Maupassant’s literary legacy
An Irishwoman’s Diary: Sharp insights live on 120 years after his death
‘Guy de Maupassant the realist saw the mean-minded pettiness of men, the civil servants and peasants with hearts as dried as peas.’ Photograph: Hulton Archive/Getty Images
His was a vile death, the madness caused by syphilis and its related physical horrors. It was an end that he knew he was facing and had tried to avoid by attempting suicide some 18 months earlier. But fate insisted on more suffering and the great French writer Guy de Maupassant, having slit his throat, failed to die. He struggled on and was reduced to crawling on all fours, convinced his brain was seeping out through his nose. He died 120 years ago today, July 6th 1893, in a Parisian lunatic asylum. He was only 42 and in a brief literary career had written almost 300 short stories, six novels, three travel books and a vast body of journalism. When critics pronounce on the art of the short story, naming Anton Chekhov as a God and pitch the might of the American masters against the best of the Irish, Maupassant, influenced by Honoré de Balzac and championed by Gustave Flaubert, is invariably mentioned.
Maupassant the realist saw the mean-minded pettiness of men, the civil servants and peasants with hearts as dried as peas. His followers include writers as diverse as Henry James and Raymond Carver. There is no denying either that although John McGahern often professed his admiration of Flaubert’s stylistic poise, many a grim-faced McGahern country policeman or school master could have strode as easily from the pages of a Maupassant story.
As a writer, what was Maupassant’s only weakness? His popularity – his huge sales made critics suspicious and reluctant to acknowledge his art. As early as the publication of Boule de Suif in 1880 when Maupassant was only 30, Flaubert praised it as a masterpiece and admitted he was grateful he had lived to read it. The first of Maupassant’s novels, Un Vie appeared in 1883, it was followed within two years by Bel Ami. It made him rich and famous, but he was never happy – not even when sailing his beautiful yacht that he had named after that second novel.
He was born in Dieppe, Normandy on August 5th, 1850, the first child to bourgeois parents. His independently-minded mother had had enough of the marriage by the time Maupassant was 11 and his younger brother was five. She secured a legal separation, then quite unusual for a woman to seek, and raised her sons alone. Maupassant was very close to his mother who was well-read and gave him an early love of books. He was also developing a love of the outdoors. He was a good swimmer. His passion for the water was to prove useful when, at 18, he was nearby when the English poet Algernon Swinburne got into difficulties and would have drowned but for the young Maupassant.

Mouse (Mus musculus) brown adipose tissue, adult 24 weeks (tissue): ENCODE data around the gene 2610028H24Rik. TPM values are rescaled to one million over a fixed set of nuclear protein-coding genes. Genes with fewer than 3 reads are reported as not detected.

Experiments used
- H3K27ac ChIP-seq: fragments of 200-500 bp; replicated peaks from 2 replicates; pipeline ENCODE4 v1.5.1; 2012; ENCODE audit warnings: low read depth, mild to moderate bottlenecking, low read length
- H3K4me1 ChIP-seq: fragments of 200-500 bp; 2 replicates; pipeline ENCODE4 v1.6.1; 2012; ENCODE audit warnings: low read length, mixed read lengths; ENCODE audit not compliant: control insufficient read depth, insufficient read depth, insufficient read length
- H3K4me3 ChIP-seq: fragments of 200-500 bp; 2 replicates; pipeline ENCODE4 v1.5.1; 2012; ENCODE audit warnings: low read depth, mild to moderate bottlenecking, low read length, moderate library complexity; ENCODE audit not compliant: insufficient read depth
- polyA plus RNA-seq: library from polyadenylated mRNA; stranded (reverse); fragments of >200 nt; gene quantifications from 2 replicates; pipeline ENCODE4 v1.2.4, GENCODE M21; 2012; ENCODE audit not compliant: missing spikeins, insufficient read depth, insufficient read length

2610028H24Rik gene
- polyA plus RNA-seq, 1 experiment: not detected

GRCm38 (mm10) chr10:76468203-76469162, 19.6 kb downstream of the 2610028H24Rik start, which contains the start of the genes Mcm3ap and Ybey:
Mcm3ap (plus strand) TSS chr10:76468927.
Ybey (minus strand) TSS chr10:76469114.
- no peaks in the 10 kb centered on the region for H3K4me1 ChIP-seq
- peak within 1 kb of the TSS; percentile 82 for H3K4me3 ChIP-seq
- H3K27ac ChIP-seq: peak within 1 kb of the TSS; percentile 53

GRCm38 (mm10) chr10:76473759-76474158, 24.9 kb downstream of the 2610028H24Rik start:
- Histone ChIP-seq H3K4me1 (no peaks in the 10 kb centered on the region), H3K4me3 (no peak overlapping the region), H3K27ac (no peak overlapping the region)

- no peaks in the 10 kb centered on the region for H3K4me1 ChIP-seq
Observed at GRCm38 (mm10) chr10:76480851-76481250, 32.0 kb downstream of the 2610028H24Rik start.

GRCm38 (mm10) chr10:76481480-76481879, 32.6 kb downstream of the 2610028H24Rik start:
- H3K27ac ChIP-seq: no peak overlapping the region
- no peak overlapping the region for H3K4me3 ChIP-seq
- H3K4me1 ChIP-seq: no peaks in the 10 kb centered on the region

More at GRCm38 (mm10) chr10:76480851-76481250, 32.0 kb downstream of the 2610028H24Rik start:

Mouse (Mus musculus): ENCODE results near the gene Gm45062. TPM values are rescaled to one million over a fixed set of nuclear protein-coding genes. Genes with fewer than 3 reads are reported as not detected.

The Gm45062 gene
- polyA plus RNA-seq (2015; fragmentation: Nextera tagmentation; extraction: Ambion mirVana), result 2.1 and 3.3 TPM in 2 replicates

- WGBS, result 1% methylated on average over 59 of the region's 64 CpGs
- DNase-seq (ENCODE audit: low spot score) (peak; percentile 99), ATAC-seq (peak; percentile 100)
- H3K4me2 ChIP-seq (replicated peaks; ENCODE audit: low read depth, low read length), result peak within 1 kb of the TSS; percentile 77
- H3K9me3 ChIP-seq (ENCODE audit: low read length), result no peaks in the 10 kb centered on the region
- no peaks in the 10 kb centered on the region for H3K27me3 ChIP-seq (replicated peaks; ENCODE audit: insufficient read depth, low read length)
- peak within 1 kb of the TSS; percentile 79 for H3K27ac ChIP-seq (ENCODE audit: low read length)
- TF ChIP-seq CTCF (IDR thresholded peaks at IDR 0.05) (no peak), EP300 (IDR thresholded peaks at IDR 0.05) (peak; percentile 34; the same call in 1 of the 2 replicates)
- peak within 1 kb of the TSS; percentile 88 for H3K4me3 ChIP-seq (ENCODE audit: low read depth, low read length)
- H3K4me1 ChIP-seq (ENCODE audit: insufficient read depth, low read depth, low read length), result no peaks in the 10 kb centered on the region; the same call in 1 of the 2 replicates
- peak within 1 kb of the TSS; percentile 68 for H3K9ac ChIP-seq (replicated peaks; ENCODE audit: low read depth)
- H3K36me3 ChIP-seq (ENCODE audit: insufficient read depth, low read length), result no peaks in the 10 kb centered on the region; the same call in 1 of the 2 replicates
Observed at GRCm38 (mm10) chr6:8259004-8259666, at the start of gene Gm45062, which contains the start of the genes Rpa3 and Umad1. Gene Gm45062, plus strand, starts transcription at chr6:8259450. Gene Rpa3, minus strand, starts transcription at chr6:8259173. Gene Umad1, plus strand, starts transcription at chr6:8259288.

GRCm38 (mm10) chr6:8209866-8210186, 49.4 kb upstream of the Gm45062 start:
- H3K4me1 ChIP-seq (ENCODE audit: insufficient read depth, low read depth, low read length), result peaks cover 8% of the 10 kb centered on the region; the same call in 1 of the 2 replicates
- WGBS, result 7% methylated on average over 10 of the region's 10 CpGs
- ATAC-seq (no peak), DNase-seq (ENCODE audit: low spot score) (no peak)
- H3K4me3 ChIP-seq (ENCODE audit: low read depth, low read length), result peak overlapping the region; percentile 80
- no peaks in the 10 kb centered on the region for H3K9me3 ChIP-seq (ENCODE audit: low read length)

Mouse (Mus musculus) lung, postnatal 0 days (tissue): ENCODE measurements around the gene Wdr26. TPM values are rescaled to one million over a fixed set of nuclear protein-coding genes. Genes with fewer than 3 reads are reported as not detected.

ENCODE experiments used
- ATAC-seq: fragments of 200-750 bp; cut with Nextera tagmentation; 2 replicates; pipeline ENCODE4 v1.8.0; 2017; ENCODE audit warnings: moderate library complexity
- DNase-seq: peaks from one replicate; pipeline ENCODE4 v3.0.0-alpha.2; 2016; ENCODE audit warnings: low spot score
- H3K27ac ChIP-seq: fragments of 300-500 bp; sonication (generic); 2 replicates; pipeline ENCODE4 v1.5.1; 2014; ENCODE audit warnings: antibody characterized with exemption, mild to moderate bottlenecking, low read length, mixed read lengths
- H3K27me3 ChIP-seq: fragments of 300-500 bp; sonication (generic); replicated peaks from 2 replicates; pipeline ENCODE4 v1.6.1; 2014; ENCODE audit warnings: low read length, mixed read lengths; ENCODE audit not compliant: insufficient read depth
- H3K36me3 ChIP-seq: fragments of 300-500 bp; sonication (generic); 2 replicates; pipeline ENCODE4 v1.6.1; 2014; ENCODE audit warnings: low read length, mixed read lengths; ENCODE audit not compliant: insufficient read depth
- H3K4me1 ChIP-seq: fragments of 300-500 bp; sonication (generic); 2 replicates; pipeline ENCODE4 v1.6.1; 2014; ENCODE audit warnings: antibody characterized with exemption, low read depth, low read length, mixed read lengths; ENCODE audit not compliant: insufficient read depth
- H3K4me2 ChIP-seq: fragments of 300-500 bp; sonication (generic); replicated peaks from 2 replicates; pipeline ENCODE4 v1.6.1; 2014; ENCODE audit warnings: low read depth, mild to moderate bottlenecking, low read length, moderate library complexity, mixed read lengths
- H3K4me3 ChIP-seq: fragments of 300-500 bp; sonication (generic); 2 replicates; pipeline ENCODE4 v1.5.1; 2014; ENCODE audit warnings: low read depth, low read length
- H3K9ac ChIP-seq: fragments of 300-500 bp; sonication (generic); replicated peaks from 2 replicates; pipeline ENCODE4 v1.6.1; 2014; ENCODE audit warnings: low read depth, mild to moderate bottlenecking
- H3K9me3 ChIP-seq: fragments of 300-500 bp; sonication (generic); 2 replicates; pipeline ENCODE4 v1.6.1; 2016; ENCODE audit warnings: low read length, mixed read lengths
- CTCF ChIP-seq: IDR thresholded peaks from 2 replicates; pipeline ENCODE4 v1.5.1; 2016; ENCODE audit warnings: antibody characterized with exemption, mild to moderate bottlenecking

Having attended a seminary in Rouen from the age of 13, he seemed destined for a similar institution, but by the age of 18 he was weary of religion and was already interested in the hectic social life and womanising that would destroy him. Much to his delight he was expelled.
He was to mature early and at 20 saw service in the Franco-Prussian war, a conflict which would feature in many of his stories, such as La Mère Sauvage and Boule de Suif. By 21, and a war veteran, he set off for Paris and spent 10 years in the civil service, working in the department of the navy. He had already become friendly with Flaubert and through him would meet Emile Zola and also Ivan Turgenev.
Boule de Suif – which is to Maupassant what Guests of the Nation (1931) is to Frank O’Connor – takes place during the Franco-Prussian war and centres on the hypocritical treatment inflicted on a young prostitute who is fleeing the Prussians along with some of the more socially prominent citizens of Rouen. No one travelling in the coach is prepared to acknowledge her presence until it is discovered that she alone of the passengers has brought food with her.
One by one, they weaken and eat her food, only to again turn away from her. Even more disturbing is the eagerness with which they pressurise her into agreeing to the demands of a Prussian officer intent on sleeping with her – and thereby securing permission to continue the group’s flight. But before Maupassant applies his art to the betrayal of the young woman’s kindness, he offers a characteristically insightful comment that remains all too true of human nature everywhere. “But the wealthier a Norman businessman becomes, the more keenly he feels any sacrifice and the more he suffers at seeing any portion of his fortune pass into other hands.” Mon Dieu, he might as easily be referring to the greed of present-day bankers.